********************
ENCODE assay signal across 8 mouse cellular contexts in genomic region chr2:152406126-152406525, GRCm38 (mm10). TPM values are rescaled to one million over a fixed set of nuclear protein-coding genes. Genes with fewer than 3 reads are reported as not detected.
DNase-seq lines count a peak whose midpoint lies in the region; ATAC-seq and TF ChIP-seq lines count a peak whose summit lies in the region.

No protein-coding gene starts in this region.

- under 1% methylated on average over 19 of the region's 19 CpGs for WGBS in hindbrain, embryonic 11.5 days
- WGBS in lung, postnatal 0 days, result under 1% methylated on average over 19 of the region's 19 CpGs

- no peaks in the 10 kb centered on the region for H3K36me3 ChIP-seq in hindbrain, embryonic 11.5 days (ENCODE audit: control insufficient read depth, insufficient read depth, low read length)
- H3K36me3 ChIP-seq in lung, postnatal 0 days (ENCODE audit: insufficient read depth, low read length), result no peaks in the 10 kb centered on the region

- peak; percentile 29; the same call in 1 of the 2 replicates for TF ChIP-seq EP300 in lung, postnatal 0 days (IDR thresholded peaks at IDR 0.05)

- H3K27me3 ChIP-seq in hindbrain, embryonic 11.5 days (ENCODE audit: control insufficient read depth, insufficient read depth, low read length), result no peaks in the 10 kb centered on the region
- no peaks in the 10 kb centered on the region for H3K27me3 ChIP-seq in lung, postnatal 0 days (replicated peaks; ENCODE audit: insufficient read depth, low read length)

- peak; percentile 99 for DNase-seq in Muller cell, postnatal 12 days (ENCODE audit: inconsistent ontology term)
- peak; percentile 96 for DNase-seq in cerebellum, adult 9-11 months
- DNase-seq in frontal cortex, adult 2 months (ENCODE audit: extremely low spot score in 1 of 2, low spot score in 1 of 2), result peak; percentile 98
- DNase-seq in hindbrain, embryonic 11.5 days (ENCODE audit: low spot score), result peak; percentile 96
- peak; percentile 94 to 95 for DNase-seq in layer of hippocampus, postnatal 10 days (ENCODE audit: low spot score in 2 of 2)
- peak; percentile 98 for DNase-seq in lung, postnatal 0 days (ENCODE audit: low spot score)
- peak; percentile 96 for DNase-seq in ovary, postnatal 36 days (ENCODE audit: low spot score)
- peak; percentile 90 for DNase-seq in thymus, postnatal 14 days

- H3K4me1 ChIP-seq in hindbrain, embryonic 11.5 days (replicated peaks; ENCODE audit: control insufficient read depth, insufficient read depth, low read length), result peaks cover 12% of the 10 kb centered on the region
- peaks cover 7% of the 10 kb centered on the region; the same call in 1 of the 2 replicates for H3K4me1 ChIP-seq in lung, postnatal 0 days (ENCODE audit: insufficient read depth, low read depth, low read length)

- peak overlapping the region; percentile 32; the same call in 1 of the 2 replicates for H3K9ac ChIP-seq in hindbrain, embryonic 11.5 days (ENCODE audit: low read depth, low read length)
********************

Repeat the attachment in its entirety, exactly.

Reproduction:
ENCODE assay signal across 8 mouse cellular contexts in genomic region chr2:152406126-152406525, GRCm38 (mm10). TPM values are rescaled to one million over a fixed set of nuclear protein-coding genes. Genes with fewer than 3 reads are reported as not detected.
DNase-seq lines count a peak whose midpoint lies in the region; ATAC-seq and TF ChIP-seq lines count a peak whose summit lies in the region.

No protein-coding gene starts in this region.

- under 1% methylated on average over 19 of the region's 19 CpGs for WGBS in hindbrain, embryonic 11.5 days
- WGBS in lung, postnatal 0 days, result under 1% methylated on average over 19 of the region's 19 CpGs

- no peaks in the 10 kb centered on the region for H3K36me3 ChIP-seq in hindbrain, embryonic 11.5 days (ENCODE audit: control insufficient read depth, insufficient read depth, low read length)
- H3K36me3 ChIP-seq in lung, postnatal 0 days (ENCODE audit: insufficient read depth, low read length), result no peaks in the 10 kb centered on the region

- peak; percentile 29; the same call in 1 of the 2 replicates for TF ChIP-seq EP300 in lung, postnatal 0 days (IDR thresholded peaks at IDR 0.05)

- H3K27me3 ChIP-seq in hindbrain, embryonic 11.5 days (ENCODE audit: control insufficient read depth, insufficient read depth, low read length), result no peaks in the 10 kb centered on the region
- no peaks in the 10 kb centered on the region for H3K27me3 ChIP-seq in lung, postnatal 0 days (replicated peaks; ENCODE audit: insufficient read depth, low read length)

- peak; percentile 99 for DNase-seq in Muller cell, postnatal 12 days (ENCODE audit: inconsistent ontology term)
- peak; percentile 96 for DNase-seq in cerebellum, adult 9-11 months
- DNase-seq in frontal cortex, adult 2 months (ENCODE audit: extremely low spot score in 1 of 2, low spot score in 1 of 2), result peak; percentile 98
- DNase-seq in hindbrain, embryonic 11.5 days (ENCODE audit: low spot score), result peak; percentile 96
- peak; percentile 94 to 95 for DNase-seq in layer of hippocampus, postnatal 10 days (ENCODE audit: low spot score in 2 of 2)
- peak; percentile 98 for DNase-seq in lung, postnatal 0 days (ENCODE audit: low spot score)
- peak; percentile 96 for DNase-seq in ovary, postnatal 36 days (ENCODE audit: low spot score)
- peak; percentile 90 for DNase-seq in thymus, postnatal 14 days

- H3K4me1 ChIP-seq in hindbrain, embryonic 11.5 days (replicated peaks; ENCODE audit: control insufficient read depth, insufficient read depth, low read length), result peaks cover 12% of the 10 kb centered on the region
- peaks cover 7% of the 10 kb centered on the region; the same call in 1 of the 2 replicates for H3K4me1 ChIP-seq in lung, postnatal 0 days (ENCODE audit: insufficient read depth, low read depth, low read length)

- peak overlapping the region; percentile 32; the same call in 1 of the 2 replicates for H3K9ac ChIP-seq in hindbrain, embryonic 11.5 days (ENCODE audit: low read depth, low read length)